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Whether you’re in high school, college, or even graduate school, mental health troubles don’t discriminate. Depression is a difficult thing to deal with, especially when you have a plate full of responsibilities. While one of your first thoughts and impulses might be to ask, “How can I study with depression?” in an effort to power through, examining the situation and making positive, sustained changes may require digging a bit deeper. Even if you can study during a particularly difficult depressive episode, jumping into the books might not be what’s best for you academically, or for your health.
Every person is different in their mental health journey, and some people require a bit of normalcy and balance while others need rest and care. There is no magic answer aside from looking into your own needs carefully and tactfully. While a bit of studying might be right for some people when they’re feeling the brunt of their depression, others need to fully rest and recover in order to heal in the moment. There is no one solution. However, there are a few things you may want to consider if you’re trying to study with depression.
Should Studying Be Your Priority?
This is the biggest question you should ask yourself if you’re trying to pull yourself together simply to hit the books. While school can sometimes feel like it needs to take precedence over everything else in your life, your health needs to come first. If your mental or physical health is compromised, the foundation you build the rest of your life on will be troubled. You won’t study at your best anyway because your health will be in need of attention. Simply put, you won’t be in a position to study as effectively as possible.
When you’re depressed, you may have trouble concentrating, keeping sustained interest, or mustering the energy to focus on your studies. In order to help you study better, the answer will often lie in caring for your mental health first before you think too much about the specifics of life. Your health should come first. You can get healthy without studying, but you can’t truly dive into your studies without being healthy.
How Are You Coping?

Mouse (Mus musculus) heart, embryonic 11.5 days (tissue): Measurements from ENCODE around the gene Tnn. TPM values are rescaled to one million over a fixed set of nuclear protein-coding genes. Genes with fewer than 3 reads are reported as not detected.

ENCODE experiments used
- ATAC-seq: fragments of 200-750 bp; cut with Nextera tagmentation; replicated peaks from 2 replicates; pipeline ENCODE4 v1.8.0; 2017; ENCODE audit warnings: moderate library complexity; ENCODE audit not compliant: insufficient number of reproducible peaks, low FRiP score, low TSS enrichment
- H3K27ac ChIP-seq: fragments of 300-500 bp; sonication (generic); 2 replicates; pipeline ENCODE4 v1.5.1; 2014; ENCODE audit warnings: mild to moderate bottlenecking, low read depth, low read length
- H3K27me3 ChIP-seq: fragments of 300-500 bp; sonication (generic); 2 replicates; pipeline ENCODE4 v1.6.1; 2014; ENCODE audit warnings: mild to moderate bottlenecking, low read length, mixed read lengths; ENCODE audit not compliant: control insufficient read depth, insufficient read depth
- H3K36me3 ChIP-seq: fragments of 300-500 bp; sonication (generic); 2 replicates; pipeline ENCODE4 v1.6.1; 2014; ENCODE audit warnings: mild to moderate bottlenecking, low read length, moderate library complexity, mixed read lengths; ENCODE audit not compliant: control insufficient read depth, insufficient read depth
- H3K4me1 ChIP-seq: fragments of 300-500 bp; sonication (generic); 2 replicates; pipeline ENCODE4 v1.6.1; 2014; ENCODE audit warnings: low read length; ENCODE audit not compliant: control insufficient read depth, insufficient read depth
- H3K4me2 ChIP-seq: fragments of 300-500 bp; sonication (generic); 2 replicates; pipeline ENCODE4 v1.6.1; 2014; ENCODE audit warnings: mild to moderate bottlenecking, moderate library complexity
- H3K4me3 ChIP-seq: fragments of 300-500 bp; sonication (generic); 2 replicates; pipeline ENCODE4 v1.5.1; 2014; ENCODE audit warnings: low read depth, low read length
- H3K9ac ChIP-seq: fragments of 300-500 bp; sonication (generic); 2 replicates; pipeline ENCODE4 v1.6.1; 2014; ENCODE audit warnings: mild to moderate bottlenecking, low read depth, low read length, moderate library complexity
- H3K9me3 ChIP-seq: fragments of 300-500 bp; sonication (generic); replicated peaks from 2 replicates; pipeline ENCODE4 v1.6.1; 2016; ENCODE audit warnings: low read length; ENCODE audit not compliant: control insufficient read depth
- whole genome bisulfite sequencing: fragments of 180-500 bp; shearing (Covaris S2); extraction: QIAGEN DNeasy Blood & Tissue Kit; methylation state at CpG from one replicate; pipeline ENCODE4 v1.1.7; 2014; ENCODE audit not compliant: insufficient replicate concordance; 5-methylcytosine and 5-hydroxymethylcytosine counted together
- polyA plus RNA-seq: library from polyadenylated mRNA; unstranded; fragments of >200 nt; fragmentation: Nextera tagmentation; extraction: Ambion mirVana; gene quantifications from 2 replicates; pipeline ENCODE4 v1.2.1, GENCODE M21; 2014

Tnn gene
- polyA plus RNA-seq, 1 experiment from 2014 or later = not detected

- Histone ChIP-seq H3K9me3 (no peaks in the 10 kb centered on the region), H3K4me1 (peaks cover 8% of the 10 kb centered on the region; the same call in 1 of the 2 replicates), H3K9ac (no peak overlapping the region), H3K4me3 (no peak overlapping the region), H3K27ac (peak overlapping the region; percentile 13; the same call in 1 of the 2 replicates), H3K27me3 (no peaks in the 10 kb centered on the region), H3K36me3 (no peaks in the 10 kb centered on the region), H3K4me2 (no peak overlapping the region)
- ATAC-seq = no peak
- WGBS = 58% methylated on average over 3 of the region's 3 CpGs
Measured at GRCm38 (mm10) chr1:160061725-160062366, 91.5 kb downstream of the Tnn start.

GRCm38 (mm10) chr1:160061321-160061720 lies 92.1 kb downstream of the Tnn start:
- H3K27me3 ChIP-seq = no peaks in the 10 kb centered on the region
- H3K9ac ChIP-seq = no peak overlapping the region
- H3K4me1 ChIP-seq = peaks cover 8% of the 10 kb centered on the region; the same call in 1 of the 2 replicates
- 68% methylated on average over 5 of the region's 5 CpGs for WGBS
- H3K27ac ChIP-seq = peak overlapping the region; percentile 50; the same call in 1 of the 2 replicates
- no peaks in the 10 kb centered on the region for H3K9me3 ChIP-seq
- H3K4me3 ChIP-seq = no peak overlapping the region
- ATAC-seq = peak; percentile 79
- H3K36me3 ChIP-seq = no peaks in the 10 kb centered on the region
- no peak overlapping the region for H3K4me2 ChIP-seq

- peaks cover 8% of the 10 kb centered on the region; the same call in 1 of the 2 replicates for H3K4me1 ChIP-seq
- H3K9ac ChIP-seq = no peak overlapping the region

Examining your coping strategies is another way to take a look at your situation. If you’re patching together your coping skills so you can get out of bed and study — or using studying as a coping mechanism so as not to focus on your health — you might have a bit of a problem on your hands. Turn to your coping skills out of a genuine desire to better your health and well being, not as a way to achieve an arbitrary goal or grade. You can’t fake self care. Try turning to coping strategies that work for you and genuinely help your mental health. Spend some time with them.
Caring for Yourself
While coping and self care are often viewed as the same thing, self care holds a specific role, especially for those who happen to be struggling with mental illness like depression. While some people think of self care as little luxuries like face masks and bubble baths, real and necessary self care is so much more than that. Self care is eating something today. Self care is cleaning your room, drinking water, and doing your laundry. It’s taking your medicine, getting enough sleep each night, and talking to friends and loved ones.
Simply put, when your needs aren’t taken care of and your physical health and environments suffer, your mental health and your studying will probably not feel easy. You need to care for yourself and show yourself kindness before you demand things of yourself. Your health is a part of you. Grades and studies change, but you will always be with you, and it’s important to show care to yourself before you pile on anything else.
That being said, you may still want to study. Maybe you’re coping well, but you need a bit of extra push. That’s where balance comes in. Sometimes, when you’re doing everything you can, sitting down for a long study session or pulling an all nighter for a project feels impossible. That’s why finding a bit of balance can do a lot for both your mental health and your academic life.
While you don’t have to cast studying aside, you also don’t have to make it your whole life. Remember that any progress is better than nothing. Breaking your study sessions down into small chunks and prioritizing tasks can help you put things into perspective and focus on your most important tasks. You can study with depression, as long as you know it’s right for you in the moment and you don’t overwhelm yourself.
You Can Study With Depression — But Take It Easy
Having depression doesn’t mean you can’t study — but it also doesn’t mean you’re obligated to study, either. You should always put your health first and reach out if you need help. By using healthy coping skills and practicing self care, you can find balance and figure out what’s right for you, whether that means you softly hit the books, or cut yourself some slack.